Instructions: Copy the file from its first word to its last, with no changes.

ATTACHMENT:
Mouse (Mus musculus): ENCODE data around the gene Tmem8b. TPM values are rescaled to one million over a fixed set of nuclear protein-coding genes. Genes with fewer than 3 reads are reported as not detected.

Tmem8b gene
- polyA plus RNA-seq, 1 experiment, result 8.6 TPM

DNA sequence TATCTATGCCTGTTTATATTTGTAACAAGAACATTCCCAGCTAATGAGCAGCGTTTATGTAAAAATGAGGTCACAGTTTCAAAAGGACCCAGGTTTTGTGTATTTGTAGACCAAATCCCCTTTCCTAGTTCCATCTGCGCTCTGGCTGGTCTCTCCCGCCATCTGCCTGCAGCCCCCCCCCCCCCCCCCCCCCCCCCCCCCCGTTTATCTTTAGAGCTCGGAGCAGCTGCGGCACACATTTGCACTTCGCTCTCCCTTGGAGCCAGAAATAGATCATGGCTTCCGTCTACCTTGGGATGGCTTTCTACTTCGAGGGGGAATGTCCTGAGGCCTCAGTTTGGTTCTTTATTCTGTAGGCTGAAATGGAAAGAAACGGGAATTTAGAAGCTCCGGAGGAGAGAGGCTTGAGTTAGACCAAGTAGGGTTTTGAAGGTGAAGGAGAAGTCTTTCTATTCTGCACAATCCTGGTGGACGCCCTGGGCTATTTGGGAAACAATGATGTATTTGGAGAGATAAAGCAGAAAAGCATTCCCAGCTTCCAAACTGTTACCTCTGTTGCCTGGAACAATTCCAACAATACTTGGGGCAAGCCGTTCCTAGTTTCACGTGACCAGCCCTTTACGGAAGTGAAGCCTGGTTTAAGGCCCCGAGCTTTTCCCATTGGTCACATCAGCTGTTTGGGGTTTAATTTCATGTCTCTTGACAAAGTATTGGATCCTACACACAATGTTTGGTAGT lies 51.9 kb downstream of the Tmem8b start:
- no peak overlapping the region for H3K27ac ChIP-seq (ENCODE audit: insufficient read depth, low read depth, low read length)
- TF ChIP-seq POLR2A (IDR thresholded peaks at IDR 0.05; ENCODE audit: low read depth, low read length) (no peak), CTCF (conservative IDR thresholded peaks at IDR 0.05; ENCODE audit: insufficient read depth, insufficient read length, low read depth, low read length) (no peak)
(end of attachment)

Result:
Mouse (Mus musculus): ENCODE data around the gene Tmem8b. TPM values are rescaled to one million over a fixed set of nuclear protein-coding genes. Genes with fewer than 3 reads are reported as not detected.

Tmem8b gene
- polyA plus RNA-seq, 1 experiment, result 8.6 TPM

DNA sequence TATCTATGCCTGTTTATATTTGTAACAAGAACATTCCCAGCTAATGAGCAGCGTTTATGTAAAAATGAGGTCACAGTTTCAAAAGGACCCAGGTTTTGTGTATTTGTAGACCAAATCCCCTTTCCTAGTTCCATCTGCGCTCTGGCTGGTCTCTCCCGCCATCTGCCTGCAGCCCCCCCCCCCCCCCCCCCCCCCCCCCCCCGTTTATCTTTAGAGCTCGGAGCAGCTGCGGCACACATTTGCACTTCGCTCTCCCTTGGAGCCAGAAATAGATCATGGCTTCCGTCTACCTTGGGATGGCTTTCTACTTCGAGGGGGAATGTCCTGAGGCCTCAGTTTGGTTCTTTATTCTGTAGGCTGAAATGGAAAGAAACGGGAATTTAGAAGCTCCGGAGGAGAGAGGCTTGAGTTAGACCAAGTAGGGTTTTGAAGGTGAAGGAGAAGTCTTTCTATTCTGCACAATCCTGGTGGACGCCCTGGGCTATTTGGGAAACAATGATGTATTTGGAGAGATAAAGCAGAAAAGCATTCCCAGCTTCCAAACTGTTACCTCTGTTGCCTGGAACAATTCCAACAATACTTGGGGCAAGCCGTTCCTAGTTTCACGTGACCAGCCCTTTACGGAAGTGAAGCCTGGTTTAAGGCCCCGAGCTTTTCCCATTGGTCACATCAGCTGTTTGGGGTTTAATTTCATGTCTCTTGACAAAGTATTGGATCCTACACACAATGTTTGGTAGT lies 51.9 kb downstream of the Tmem8b start:
- no peak overlapping the region for H3K27ac ChIP-seq (ENCODE audit: insufficient read depth, low read depth, low read length)
- TF ChIP-seq POLR2A (IDR thresholded peaks at IDR 0.05; ENCODE audit: low read depth, low read length) (no peak), CTCF (conservative IDR thresholded peaks at IDR 0.05; ENCODE audit: insufficient read depth, insufficient read length, low read depth, low read length) (no peak)